LENS COMPRESSION - HOW TO FLATTER YOUR MODEL WITH FOCAL LENGTH
Something a lot of amateur and enthusiast photographers are completely oblivious to, is lens compression. We all know about things like the angle of view and the magnifying affect of APS-C (cropped) sensors but, how a lens actually renders an image often doesn't enter the equation for most people. If you're a beginner and only have a single kit lens, that's all you use. You'll likely adjust the zoom to fit the frame/subject, rather that move your position too and opt for a different focal length.
I'd long favoured my Nikkor 50mm f/1.8D for portraits on the Nikon D90. It was super sharp, great in low light, fast to focus and the shallow depth of field made for some really creative effects. I was quite happy snapping away with it and getting pretty good results. However, when making the jump to a full frame sensor, things became noticeably unflattering and the 50mm has since been usurped by the 105mm and 180mm primes.
"But why? Its the exact same lens" you may ask. Well, the short answer is distance to subject. When you frame a photo like I have in the two images below, the distance changes on full frame as compared to a cropped sensor. For example, on the Nikon D90 the crop is 1.5x magnification, so I can be further away from the subject and still fill the frame as I can on the D800. This means distorting effects of the lens aren't so apparent, because as you begin getting closer to your subject and also start using wider and wider angle lenses to fill the frame, you create more of a warped fisheye look.
When you compare the above two images above (D800 on the left, D90 on the right) you can see that compression actually looks more flattering on the D90. The forehead appears more bulbous, and the face and features more elongated on the left hand image. What is nicer though is the background of the left hand image. It is slightly more out of focus, since I am focusing closer due to physically being near to the subject matter and automatically obtaining a shallower depth of field as a result. Still, for portrait and fashion photography where the goal is usually to make your model look as beautiful as possible, distorted faces are generally something we want to avoid. Obviously if you are purposely trying to get some funky perspectives and fisheye looks, don't be afraid to do so and never let them inhibit your creativity - just be aware of what you're doing.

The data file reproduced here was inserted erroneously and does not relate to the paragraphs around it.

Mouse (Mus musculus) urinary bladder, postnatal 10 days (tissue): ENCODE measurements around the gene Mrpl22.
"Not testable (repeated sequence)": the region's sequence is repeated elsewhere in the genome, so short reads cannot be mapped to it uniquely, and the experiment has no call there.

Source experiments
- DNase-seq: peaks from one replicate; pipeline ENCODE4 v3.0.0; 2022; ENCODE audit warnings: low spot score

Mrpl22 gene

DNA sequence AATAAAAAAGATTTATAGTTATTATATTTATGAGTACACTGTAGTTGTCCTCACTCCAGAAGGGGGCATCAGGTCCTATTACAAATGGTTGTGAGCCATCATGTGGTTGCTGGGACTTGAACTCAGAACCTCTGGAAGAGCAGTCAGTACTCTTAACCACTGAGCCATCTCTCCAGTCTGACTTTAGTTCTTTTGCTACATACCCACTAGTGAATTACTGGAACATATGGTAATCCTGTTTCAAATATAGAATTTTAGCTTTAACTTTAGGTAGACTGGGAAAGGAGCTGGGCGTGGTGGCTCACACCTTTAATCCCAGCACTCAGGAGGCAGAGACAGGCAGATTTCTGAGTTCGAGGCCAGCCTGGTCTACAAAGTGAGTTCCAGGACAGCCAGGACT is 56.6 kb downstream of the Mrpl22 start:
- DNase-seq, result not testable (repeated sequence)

Opposite, I have taken a series of 4 shots using the 180mm, 105mm, 50mm and 28mm focal lengths. Notice the difference of compression in both the face and also the effects on the background too. The longer focal lengths blur the background much more readily and also have the added bonus of showing less and less of it, thereby eliminating problem areas automatically. Definitely handy if you're in an area with "busy" backdrops that can detract from the aesthetics of a photo. To my eye the 180mm and 105mm offer the most pleasing results of the 4 and by the time you get down to the wide angle 28mm the distortion is highly apparent and extremely unflattering.
Bare in mind though that this comparison is based on their use for traditional portraiture, where you'd often do just head and shoulder shots. The 50mm and 28mm are better suited for environmental portraiture (especially on full frame sensors), whereby you capture a person in their natural surroundings, like a tattooist in his parlour, or a butcher in his shop. Here the lenses are used at longer focusing distances and the frame filled with the subject and their location, so the distorting effects are nowhere near as apparent or unflattering.
Before you go out and take pictures in the future, I hope you now give some consideration as to what you are shooting and what lens will be most suitable. Don't just think "Oh it's indoors, I will use a 50mm f/1.8 because its great in low light". You can always add artificial lighting or boost your ISO to avoid blur. Instead, try grabbing your kit lens and zooming to 100mm or more. Step backwards so that you can frame your subject well and see the difference in the look of the resulting images.
Remember, there are no concrete rules where photography is concerned, just general guidelines that on the whole produce better images. However, sometimes going against those guidelines can bring wonderful results. Creativity must always come first but. Never let anything stiffle that but, if you're simply looking to produce more attractive photos for your clients or even friends and family, bear in mind the effects lens compression has on your subjects before you start shooting.